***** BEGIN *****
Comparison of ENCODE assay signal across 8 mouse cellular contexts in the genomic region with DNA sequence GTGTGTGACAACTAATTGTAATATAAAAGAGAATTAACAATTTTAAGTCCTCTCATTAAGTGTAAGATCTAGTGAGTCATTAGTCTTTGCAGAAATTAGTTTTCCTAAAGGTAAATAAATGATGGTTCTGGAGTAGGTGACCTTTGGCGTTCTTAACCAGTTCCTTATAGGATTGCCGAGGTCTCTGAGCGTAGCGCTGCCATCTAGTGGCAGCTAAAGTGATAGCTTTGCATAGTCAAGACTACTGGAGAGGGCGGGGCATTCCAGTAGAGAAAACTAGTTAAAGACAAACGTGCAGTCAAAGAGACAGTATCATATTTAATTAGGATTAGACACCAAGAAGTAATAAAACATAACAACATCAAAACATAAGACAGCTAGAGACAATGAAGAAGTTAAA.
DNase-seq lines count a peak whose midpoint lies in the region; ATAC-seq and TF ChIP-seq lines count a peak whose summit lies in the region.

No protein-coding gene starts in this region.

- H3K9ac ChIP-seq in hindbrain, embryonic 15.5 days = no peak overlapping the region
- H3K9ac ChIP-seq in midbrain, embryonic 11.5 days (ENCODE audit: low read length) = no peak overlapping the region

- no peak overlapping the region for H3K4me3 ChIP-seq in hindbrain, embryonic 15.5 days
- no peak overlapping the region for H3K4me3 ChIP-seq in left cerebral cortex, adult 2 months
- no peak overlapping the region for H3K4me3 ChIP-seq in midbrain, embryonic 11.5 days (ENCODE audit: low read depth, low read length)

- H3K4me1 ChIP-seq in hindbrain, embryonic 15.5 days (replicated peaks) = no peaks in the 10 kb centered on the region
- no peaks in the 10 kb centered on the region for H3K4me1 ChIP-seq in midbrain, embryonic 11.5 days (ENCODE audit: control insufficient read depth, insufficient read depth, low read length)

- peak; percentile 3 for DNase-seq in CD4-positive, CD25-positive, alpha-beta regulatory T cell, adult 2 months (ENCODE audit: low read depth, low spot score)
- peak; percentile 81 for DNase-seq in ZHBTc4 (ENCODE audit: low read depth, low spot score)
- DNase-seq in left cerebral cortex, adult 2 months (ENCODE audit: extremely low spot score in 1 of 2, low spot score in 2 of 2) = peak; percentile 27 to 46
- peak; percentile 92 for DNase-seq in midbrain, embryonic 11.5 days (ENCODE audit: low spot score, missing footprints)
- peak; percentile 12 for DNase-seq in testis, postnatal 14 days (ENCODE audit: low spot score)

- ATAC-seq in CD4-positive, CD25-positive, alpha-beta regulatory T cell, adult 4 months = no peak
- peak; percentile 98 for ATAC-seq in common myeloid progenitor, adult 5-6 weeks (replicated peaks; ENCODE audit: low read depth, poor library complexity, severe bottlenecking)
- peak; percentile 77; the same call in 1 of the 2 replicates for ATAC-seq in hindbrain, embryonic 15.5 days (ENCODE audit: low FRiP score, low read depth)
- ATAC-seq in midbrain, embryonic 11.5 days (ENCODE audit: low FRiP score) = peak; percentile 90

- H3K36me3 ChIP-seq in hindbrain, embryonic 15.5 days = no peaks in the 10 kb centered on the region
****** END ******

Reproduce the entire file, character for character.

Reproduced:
Comparison of ENCODE assay signal across 8 mouse cellular contexts in the genomic region with DNA sequence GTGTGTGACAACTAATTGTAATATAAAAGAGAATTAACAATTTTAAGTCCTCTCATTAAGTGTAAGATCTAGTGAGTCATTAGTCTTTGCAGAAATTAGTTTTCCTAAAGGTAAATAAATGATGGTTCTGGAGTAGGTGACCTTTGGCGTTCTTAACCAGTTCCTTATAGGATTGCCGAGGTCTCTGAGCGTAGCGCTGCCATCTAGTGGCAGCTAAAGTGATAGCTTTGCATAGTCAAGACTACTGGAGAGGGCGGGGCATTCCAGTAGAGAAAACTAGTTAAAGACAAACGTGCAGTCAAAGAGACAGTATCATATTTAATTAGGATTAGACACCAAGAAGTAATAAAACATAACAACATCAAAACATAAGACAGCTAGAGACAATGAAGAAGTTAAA.
DNase-seq lines count a peak whose midpoint lies in the region; ATAC-seq and TF ChIP-seq lines count a peak whose summit lies in the region.

No protein-coding gene starts in this region.

- H3K9ac ChIP-seq in hindbrain, embryonic 15.5 days = no peak overlapping the region
- H3K9ac ChIP-seq in midbrain, embryonic 11.5 days (ENCODE audit: low read length) = no peak overlapping the region

- no peak overlapping the region for H3K4me3 ChIP-seq in hindbrain, embryonic 15.5 days
- no peak overlapping the region for H3K4me3 ChIP-seq in left cerebral cortex, adult 2 months
- no peak overlapping the region for H3K4me3 ChIP-seq in midbrain, embryonic 11.5 days (ENCODE audit: low read depth, low read length)

- H3K4me1 ChIP-seq in hindbrain, embryonic 15.5 days (replicated peaks) = no peaks in the 10 kb centered on the region
- no peaks in the 10 kb centered on the region for H3K4me1 ChIP-seq in midbrain, embryonic 11.5 days (ENCODE audit: control insufficient read depth, insufficient read depth, low read length)

- peak; percentile 3 for DNase-seq in CD4-positive, CD25-positive, alpha-beta regulatory T cell, adult 2 months (ENCODE audit: low read depth, low spot score)
- peak; percentile 81 for DNase-seq in ZHBTc4 (ENCODE audit: low read depth, low spot score)
- DNase-seq in left cerebral cortex, adult 2 months (ENCODE audit: extremely low spot score in 1 of 2, low spot score in 2 of 2) = peak; percentile 27 to 46
- peak; percentile 92 for DNase-seq in midbrain, embryonic 11.5 days (ENCODE audit: low spot score, missing footprints)
- peak; percentile 12 for DNase-seq in testis, postnatal 14 days (ENCODE audit: low spot score)

- ATAC-seq in CD4-positive, CD25-positive, alpha-beta regulatory T cell, adult 4 months = no peak
- peak; percentile 98 for ATAC-seq in common myeloid progenitor, adult 5-6 weeks (replicated peaks; ENCODE audit: low read depth, poor library complexity, severe bottlenecking)
- peak; percentile 77; the same call in 1 of the 2 replicates for ATAC-seq in hindbrain, embryonic 15.5 days (ENCODE audit: low FRiP score, low read depth)
- ATAC-seq in midbrain, embryonic 11.5 days (ENCODE audit: low FRiP score) = peak; percentile 90

- H3K36me3 ChIP-seq in hindbrain, embryonic 15.5 days = no peaks in the 10 kb centered on the region